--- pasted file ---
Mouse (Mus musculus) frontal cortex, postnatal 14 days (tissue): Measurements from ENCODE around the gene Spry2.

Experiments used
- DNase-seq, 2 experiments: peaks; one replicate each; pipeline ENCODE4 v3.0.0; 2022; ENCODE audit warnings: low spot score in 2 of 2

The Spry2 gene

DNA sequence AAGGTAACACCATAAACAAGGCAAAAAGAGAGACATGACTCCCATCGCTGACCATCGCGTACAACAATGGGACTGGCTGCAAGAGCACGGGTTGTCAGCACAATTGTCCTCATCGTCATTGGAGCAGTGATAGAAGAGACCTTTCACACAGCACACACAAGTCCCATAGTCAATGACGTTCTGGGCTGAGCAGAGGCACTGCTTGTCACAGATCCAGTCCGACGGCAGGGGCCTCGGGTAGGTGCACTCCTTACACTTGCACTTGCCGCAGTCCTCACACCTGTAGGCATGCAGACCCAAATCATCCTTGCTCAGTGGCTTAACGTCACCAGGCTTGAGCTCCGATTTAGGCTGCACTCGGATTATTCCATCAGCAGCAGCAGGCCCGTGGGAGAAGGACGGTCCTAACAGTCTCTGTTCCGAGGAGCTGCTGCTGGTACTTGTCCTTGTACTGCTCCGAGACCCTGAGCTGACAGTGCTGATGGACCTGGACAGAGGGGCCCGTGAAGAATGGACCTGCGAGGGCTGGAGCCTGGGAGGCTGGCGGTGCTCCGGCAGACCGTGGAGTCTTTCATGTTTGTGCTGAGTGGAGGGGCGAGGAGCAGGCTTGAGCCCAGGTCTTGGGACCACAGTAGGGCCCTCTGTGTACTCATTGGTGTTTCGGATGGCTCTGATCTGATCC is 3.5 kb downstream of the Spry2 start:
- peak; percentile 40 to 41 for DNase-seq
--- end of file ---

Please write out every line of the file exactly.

Mouse (Mus musculus) frontal cortex, postnatal 14 days (tissue): Measurements from ENCODE around the gene Spry2.

Experiments used
- DNase-seq, 2 experiments: peaks; one replicate each; pipeline ENCODE4 v3.0.0; 2022; ENCODE audit warnings: low spot score in 2 of 2

The Spry2 gene

DNA sequence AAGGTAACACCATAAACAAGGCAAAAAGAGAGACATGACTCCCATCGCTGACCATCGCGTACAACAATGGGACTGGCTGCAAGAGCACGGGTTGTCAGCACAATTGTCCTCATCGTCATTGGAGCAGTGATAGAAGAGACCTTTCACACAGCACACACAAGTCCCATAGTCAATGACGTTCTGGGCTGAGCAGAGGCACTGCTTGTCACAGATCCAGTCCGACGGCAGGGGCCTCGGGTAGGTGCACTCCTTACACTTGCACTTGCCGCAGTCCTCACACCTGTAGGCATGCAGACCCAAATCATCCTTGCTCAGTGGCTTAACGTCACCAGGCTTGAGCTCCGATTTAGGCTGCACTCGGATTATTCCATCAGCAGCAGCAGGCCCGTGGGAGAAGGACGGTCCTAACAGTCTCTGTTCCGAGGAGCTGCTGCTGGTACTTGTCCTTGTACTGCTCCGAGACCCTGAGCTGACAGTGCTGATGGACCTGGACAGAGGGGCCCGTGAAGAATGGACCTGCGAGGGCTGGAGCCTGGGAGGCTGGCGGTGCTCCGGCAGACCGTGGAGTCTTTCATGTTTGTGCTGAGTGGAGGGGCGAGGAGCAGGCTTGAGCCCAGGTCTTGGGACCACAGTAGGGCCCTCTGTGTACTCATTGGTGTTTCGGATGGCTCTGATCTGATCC is 3.5 kb downstream of the Spry2 start:
- peak; percentile 40 to 41 for DNase-seq